After time spent at the Cologne and Vienna conservatories in 1881 the family returned to Paris and the teaching of young singers.
Her experience, method of singing and success with singers made her the leading singing teacher of the 1880s and 1890s.
Their daughter Blanche Marchesi de Castone was born in Paris in 1863 and later became a singer and teacher.
Mathilde Marchesi in 1889.
In her autobiography published in 1897 Marchesi wrote of Nellie Melba:
“Madame Melba is to-day without rival on the lyric stage. As a vocalist she more resembles a bird than a human creature, and it is impossible to conceive anything more musical or more flexible than her marvellous voice, which is always as clear as a silver bell. I am only repeating what the critics of every country, in Europe and America, have written, when I say that unquestionably, as regards taste, style, and vocalization, this pupil of mine is superior to any living singer.” (13)
Salvatore died at Paris on February 20, 1908 and Mathilde at Blanche’s home in London on November 17, 1913.
It was the French dramatic actress Sarah Bernhardt who showed Melba the importance of dramatic interpretations of operatic roles and make-up and helped her with both.
Melba herself tells the story of Bernhardt in Melodies and Memories:
“You sing like an angel. I want to teach you to act like an angel too. Listen.” And then without more ado she started to go through with me the part of Marguerite in Faust. It was a revelation. Little points of the character which I had overlooked were made to live before my eyes. Subtle touches of gesture were introduced – all the more marvellous when one remembers that Sarah had never played the part herself, and had only see it once or twice on the stage. Nor was it merely an inspiration which she gave me. It was a very practical and essentially useful lesson. (14)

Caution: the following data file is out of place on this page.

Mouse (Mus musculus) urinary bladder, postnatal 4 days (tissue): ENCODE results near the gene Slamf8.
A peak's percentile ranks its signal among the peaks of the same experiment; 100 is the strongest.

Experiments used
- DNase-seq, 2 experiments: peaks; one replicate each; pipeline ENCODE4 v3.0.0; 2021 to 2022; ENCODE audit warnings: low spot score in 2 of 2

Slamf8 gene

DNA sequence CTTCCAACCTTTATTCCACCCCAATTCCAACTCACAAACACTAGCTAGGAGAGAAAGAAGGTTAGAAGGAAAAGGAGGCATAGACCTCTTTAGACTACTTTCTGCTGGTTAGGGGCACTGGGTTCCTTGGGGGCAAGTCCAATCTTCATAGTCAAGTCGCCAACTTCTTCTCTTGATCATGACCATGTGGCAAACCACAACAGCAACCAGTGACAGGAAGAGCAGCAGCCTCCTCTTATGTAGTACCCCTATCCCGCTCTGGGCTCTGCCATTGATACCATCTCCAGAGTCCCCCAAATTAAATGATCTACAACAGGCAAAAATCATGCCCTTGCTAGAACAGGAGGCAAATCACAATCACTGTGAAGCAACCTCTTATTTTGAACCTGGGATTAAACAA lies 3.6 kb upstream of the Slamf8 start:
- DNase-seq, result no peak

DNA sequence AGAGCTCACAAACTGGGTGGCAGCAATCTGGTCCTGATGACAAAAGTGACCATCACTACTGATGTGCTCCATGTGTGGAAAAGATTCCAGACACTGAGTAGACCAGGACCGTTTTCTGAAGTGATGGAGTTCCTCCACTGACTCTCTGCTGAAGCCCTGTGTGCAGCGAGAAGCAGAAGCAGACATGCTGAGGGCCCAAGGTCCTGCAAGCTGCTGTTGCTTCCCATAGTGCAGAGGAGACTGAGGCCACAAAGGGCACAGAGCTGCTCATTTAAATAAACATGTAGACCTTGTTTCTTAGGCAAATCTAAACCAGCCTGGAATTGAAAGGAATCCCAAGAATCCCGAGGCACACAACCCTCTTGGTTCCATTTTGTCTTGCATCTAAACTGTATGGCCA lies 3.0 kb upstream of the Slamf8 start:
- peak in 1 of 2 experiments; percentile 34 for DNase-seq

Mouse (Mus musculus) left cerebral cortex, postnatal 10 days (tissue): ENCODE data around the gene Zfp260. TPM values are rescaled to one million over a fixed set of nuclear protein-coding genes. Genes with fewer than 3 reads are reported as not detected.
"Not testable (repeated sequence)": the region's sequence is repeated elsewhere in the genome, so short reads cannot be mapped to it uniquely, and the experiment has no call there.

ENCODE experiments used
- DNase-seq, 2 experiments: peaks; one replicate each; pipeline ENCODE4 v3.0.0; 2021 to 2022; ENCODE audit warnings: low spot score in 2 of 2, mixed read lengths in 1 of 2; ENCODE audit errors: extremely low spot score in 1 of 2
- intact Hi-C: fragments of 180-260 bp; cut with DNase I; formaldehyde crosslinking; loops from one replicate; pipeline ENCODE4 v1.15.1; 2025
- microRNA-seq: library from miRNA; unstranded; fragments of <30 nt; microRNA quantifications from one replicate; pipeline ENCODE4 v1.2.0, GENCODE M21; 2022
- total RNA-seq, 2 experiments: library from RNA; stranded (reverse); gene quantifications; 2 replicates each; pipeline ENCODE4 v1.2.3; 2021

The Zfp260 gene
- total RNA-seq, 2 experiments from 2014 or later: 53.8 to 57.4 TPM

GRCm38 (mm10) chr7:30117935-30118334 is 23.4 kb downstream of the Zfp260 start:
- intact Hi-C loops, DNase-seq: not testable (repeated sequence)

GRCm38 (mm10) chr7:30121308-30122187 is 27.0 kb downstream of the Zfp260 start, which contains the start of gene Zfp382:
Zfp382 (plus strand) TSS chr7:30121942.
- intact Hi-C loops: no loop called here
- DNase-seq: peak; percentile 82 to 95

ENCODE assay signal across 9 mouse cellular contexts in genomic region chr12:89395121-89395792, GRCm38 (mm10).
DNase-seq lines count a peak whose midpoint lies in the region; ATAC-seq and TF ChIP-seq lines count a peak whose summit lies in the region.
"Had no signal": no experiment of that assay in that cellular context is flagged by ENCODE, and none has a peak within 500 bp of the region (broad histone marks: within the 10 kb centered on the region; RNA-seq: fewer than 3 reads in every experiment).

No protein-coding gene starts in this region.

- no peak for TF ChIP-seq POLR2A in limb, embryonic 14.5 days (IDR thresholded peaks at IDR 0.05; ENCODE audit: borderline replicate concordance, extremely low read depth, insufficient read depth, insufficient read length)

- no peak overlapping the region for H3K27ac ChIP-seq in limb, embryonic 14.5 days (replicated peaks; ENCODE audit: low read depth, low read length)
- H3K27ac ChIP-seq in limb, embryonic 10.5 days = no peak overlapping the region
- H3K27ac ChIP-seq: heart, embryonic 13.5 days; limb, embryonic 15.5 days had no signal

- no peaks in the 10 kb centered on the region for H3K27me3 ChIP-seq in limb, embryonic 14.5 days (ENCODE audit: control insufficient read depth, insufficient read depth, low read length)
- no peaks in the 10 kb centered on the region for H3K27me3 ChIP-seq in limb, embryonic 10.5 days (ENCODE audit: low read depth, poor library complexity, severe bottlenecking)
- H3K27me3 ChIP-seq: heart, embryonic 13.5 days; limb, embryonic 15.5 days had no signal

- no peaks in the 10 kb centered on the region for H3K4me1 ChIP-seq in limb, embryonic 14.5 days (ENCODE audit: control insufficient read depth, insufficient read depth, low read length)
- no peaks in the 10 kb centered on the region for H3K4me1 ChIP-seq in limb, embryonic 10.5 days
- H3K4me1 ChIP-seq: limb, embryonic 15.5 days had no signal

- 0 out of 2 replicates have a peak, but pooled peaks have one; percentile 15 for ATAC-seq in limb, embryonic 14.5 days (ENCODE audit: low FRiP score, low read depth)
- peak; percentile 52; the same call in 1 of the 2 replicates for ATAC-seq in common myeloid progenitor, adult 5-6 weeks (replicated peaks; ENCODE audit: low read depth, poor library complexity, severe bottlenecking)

Sarah showed Melba the value of makeup:
“Bah! You make up your face like a school-girl. You have no idea how to do these things. You are too innocent. Take a lesson from me, the wicked one!”
And she took my face in her hands and proceeded to apply deft touches with rouge and blue pencil, with powder and lipstick, forbidding me as she do so to look in the glass until ti was all over. When it was over, she leapt down again, threw out her hands and said:
“Voila! Now you may look, my pretty!”
I looked in the glass, and I was astounded at the transformation which Sarah had effected. I turned to her and said:
“Ah! If you could only be here every night to do that!” (15)
Through the Paris Opera House, Melba found a dancer willing to teach her about makeup:
“For a whole month I went to her every day, experimenting with grease paints under different conditions, and by the end of the month there was not much to know about make-up which I did not know.”
Sarah Bernhardt, who gave her name to the theatre, was born in Paris in on October 23, 1844 as an illegitimate child to a Dutch courtisane, Judith van Hard. Sarah entered the Comèdie Française at 18 but did not stay long for having slapped a permanent member of the troup.